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Someday, man will understand primary theory; how every aspect of our universe has come about. Then we will describe all of physics, build a complete understanding of genetic engineering, catalog all planets, and find intelligent life. And then we'll just puzzle over fractals for eternity.
ker2x
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« Reply #17 on: May 04, 2010, 09:23:20 PM »

I added some easy optimisation to quickly know if a point is in an area of interest or not (more than a few iteration, and not inside the mandelbrot set)
The first one is to choose a "good" random point.
1) There is nothing interesting outside of -1.3 to 1.3 on the imaginary axis
2) There is nothing interesting outside of -2 to 0.5 on the real axis
Code:
c = CMPLX((x*2.5 - 2) ,y*1.3 )


After that, i ignore all point which are in the main cardoid, or in the 2nd bulb.
Code:
IF(((ABS(c - CMPLX(-1,0) )) < 0.25) .OR. ((ABS( 1.0 - SQRT(1-(4*c)) ))  < 1.0 ) ) THEN
     notInMset = .FALSE.
 ELSE
     ....
 END IF

There is probably more optimisation, but thoses ones were easy smiley
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often times... there are other approaches which are kinda crappy until you put them in the context of parallel machines
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ker2x
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« Reply #18 on: May 04, 2010, 11:08:17 PM »

i'm back to good old black and white rendering.
Source code available here : http://github.com/ker2x/Fortran_buddhabrot/blob/BlackAndWhite/buddhabrot.f90

minimum iteration : 10k
maximum iteration : 1 million

Using 3 core in VirtualBox :
real   3m5.918s
user   8m47.050s
sys   0m1.640s



* buddhabrot.png (253.56 KB, 1024x1024 - viewed 429 times.)
« Last Edit: May 04, 2010, 11:13:09 PM by ker2x » Logged

often times... there are other approaches which are kinda crappy until you put them in the context of parallel machines
(en) http://www.blog-gpgpu.com/ , (fr) http://www.keru.org/ ,
Sysadmin & DBA @ http://www.over-blog.com/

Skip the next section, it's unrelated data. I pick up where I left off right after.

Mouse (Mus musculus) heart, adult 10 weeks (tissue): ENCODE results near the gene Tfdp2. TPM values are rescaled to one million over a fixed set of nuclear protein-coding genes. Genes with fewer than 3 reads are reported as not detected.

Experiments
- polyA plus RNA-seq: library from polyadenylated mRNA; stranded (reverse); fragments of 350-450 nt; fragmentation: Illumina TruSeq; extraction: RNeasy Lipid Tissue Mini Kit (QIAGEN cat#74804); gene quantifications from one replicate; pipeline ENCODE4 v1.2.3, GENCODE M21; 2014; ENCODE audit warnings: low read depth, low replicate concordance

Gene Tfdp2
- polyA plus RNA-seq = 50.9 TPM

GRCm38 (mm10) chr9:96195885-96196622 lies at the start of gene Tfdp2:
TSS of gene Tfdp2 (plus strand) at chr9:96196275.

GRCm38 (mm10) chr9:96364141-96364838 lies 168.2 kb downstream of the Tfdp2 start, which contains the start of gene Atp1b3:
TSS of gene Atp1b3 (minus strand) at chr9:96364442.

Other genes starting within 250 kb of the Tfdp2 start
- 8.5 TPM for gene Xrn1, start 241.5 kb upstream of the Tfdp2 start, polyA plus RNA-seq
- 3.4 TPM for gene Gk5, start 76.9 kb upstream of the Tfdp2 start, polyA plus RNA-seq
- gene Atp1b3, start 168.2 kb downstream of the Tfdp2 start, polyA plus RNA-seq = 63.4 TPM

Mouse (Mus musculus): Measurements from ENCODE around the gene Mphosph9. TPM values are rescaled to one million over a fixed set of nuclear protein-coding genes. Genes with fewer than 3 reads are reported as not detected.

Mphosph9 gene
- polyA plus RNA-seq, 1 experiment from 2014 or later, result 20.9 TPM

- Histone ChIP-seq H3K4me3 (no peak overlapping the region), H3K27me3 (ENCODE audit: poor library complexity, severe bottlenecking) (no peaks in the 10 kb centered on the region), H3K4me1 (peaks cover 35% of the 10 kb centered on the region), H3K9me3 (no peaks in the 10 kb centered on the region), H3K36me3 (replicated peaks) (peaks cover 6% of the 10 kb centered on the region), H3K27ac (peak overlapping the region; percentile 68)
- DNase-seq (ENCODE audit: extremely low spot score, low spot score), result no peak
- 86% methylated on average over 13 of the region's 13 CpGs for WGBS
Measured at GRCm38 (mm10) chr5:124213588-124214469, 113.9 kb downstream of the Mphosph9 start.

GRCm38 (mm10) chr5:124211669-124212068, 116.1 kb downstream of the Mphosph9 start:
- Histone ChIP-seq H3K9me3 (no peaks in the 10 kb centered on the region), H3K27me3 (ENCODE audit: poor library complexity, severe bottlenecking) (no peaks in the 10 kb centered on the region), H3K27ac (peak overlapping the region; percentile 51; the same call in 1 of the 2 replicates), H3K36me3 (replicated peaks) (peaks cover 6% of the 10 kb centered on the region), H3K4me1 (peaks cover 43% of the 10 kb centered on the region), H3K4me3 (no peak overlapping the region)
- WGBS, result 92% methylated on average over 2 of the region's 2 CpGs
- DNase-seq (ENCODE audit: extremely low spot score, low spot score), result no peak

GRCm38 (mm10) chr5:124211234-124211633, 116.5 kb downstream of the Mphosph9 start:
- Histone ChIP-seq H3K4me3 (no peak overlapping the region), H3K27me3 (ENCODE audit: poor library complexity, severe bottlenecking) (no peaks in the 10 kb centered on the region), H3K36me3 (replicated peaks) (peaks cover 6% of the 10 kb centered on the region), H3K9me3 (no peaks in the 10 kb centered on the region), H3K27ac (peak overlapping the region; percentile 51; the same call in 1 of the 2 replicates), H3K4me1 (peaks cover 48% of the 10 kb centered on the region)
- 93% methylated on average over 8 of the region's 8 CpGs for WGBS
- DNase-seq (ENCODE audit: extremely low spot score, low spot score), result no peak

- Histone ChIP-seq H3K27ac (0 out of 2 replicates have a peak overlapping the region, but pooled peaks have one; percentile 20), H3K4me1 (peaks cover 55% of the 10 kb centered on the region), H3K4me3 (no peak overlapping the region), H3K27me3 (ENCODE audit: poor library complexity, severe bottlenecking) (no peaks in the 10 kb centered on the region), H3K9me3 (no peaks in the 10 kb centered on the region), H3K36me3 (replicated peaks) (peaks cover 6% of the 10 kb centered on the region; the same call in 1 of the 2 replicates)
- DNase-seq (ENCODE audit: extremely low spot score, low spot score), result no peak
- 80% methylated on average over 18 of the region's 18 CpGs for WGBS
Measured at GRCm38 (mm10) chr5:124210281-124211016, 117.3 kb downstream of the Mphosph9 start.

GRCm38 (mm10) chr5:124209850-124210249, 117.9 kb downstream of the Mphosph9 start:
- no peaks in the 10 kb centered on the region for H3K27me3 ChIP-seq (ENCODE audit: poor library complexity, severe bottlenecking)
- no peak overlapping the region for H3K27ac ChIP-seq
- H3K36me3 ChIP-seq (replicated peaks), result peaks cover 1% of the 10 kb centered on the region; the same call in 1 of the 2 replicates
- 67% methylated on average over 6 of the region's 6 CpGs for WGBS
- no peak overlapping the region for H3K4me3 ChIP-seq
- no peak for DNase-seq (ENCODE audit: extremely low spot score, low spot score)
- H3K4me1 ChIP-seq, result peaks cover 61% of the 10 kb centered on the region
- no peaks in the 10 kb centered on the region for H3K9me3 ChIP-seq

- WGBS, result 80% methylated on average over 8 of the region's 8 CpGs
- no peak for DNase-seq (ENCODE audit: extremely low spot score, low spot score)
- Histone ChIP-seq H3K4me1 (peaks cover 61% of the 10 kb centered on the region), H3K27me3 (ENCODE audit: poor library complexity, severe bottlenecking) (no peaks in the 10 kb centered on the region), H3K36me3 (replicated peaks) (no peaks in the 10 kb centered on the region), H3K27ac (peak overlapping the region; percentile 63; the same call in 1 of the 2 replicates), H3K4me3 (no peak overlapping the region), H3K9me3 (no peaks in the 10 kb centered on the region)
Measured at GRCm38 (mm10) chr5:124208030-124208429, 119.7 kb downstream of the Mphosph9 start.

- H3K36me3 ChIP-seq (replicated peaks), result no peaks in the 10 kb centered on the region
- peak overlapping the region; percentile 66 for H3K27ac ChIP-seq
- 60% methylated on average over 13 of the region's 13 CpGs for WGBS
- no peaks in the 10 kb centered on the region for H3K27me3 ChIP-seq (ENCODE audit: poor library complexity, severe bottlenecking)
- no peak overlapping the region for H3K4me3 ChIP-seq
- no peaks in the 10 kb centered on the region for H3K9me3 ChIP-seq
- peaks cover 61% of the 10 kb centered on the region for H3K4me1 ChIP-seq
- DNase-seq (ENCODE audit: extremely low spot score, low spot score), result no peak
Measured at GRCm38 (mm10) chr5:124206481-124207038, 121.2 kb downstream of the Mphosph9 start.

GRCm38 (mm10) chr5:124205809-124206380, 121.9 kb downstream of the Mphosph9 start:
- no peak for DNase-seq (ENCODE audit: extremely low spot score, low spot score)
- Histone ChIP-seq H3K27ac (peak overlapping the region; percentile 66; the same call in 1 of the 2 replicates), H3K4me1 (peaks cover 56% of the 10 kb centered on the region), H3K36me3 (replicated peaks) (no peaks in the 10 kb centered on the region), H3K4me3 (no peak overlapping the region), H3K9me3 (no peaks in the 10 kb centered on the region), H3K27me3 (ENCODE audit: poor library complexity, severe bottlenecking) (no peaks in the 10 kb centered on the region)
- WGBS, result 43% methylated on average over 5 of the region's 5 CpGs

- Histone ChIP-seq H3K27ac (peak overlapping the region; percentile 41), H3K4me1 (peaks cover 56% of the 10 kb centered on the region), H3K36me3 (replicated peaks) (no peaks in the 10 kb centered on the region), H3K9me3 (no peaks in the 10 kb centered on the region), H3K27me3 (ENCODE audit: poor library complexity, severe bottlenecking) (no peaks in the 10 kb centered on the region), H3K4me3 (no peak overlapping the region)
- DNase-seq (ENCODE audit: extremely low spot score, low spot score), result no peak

ker2x
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« Reply #19 on: May 17, 2010, 02:13:21 PM »

i ran a test and added too much zeros on the parameters.
So i tested 1 billion points at 100.000 maximum iterations (and 5 as "minimum iteration").
(a grand total of 200.000.000.000.000 iterations (worst case, probably much much much less than that))

it took 41.000mn (~28days) of cpu time (on an atom D510 (dual core + HT = 4 "cores")

The resulst is very... useless. i could have the same result with 10mn of computation smiley
But ... well... now i know it !

EDIT : i just checked the picture on a more modern screen (with much more contrast/luminosity) the resulst is not so bad, after all  grin
link to the original 2048x2048 version : http://fractals.s3.amazonaws.com/buddhabrot/buddhabrot-100KBillions.png

EDIT2: on the 2048x2048 version, with a good screen : minibrot everywhere \o/ wonderfull \o/
It wasn't a waste of time  cheesy

compressed 1024x1024 below :
« Last Edit: May 17, 2010, 02:25:24 PM by ker2x » Logged

often times... there are other approaches which are kinda crappy until you put them in the context of parallel machines
(en) http://www.blog-gpgpu.com/ , (fr) http://www.keru.org/ ,
Sysadmin & DBA @ http://www.over-blog.com/
kram1032
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« Reply #20 on: May 18, 2010, 05:56:47 PM »

very nice results smiley
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decayer
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« Reply #21 on: June 10, 2010, 03:26:00 AM »

very good! I just thought the image means flattened. You know why?
And man, it's really fast!